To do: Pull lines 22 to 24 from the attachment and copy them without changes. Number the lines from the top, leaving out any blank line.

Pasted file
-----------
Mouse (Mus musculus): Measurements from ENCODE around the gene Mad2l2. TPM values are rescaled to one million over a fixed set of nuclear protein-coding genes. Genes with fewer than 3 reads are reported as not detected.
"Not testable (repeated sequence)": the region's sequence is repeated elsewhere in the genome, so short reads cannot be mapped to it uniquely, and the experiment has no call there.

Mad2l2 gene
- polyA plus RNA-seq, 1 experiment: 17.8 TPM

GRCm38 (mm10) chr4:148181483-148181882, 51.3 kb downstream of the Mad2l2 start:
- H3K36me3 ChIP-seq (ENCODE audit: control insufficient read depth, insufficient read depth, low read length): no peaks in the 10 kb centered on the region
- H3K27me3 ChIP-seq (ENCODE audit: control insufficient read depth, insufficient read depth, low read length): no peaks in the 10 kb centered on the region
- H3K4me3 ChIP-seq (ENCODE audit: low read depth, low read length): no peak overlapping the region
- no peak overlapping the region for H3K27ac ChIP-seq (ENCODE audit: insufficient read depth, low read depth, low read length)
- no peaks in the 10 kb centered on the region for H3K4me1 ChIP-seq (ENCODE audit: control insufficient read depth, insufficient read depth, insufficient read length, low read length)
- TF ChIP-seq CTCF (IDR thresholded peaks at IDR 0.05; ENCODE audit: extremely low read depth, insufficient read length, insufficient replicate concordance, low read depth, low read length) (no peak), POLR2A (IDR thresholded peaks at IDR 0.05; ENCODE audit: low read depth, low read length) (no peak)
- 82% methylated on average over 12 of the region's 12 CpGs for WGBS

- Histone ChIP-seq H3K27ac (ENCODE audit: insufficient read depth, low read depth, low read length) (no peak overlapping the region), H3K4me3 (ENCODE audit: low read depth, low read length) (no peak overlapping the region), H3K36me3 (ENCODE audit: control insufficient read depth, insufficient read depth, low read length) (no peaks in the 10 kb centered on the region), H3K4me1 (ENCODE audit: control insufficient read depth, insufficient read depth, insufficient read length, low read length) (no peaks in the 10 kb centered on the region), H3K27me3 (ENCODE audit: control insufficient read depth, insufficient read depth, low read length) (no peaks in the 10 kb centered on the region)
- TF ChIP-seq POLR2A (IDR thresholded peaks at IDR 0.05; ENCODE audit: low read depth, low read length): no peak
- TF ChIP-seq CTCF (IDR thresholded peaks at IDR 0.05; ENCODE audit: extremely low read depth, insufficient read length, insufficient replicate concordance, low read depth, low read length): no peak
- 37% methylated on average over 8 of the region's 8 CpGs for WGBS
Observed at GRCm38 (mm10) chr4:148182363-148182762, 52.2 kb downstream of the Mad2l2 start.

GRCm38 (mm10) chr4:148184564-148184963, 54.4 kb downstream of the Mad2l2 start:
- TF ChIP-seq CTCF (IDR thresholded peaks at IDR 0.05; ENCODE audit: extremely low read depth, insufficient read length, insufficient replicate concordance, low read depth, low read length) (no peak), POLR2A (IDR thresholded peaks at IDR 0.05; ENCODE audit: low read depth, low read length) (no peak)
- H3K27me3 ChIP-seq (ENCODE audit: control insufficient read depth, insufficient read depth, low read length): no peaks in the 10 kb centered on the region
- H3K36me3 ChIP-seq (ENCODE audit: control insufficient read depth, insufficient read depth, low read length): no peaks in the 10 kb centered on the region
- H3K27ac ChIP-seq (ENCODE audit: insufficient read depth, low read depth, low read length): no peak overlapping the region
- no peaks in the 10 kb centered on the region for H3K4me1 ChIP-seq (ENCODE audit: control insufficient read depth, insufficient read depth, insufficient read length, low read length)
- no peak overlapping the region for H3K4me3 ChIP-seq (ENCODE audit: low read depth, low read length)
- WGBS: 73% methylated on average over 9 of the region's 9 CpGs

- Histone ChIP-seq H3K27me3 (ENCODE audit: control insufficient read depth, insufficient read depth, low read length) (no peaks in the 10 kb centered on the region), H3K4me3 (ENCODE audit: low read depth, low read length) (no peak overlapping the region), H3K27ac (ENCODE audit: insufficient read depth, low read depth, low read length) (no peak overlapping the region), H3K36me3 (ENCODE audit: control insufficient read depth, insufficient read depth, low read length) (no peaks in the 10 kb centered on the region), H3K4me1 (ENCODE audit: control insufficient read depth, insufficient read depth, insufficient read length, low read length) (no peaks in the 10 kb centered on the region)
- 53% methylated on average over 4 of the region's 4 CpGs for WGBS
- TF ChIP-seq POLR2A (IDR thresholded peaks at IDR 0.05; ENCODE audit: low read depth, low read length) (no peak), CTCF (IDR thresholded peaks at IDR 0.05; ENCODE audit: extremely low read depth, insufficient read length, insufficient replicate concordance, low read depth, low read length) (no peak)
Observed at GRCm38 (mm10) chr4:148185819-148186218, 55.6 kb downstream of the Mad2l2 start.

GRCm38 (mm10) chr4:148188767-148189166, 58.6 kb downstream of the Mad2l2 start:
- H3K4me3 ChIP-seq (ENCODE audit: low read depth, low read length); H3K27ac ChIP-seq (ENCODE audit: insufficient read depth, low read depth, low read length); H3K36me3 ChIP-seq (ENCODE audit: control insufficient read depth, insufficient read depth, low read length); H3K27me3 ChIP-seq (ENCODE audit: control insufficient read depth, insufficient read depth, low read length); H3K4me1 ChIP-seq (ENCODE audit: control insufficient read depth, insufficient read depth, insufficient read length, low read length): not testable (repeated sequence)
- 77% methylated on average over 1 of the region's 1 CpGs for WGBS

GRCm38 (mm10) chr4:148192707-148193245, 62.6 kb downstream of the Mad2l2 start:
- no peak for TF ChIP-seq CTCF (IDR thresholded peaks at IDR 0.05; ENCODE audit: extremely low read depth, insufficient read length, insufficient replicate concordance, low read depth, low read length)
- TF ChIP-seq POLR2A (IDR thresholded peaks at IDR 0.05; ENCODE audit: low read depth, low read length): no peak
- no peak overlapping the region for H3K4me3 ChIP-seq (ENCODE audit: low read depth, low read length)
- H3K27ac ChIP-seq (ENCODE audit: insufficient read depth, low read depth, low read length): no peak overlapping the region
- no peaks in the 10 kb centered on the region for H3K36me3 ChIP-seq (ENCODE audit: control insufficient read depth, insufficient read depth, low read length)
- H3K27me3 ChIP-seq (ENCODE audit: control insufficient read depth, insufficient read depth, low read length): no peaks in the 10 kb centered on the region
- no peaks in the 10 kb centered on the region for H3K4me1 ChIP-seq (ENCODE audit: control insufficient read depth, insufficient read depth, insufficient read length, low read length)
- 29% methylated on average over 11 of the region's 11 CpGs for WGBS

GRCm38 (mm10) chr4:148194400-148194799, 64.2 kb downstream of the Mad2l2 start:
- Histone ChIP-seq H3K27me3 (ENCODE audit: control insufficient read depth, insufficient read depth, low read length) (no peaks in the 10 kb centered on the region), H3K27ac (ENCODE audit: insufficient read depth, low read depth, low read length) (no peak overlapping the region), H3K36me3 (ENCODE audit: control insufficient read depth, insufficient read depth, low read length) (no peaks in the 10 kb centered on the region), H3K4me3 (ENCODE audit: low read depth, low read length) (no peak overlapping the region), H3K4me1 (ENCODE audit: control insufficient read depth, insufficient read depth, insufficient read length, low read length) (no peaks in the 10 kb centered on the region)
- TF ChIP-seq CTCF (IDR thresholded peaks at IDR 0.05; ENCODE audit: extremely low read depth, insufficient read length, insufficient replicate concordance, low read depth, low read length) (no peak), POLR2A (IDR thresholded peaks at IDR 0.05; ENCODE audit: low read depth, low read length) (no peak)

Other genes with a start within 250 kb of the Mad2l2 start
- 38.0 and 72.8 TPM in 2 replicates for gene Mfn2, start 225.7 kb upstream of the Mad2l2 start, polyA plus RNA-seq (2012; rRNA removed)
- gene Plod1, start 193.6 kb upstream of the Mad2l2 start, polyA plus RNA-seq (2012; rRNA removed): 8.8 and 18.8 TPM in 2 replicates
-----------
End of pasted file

- H3K27ac ChIP-seq (ENCODE audit: insufficient read depth, low read depth, low read length): no peak overlapping the region
- no peaks in the 10 kb centered on the region for H3K4me1 ChIP-seq (ENCODE audit: control insufficient read depth, insufficient read depth, insufficient read length, low read length)
- no peak overlapping the region for H3K4me3 ChIP-seq (ENCODE audit: low read depth, low read length)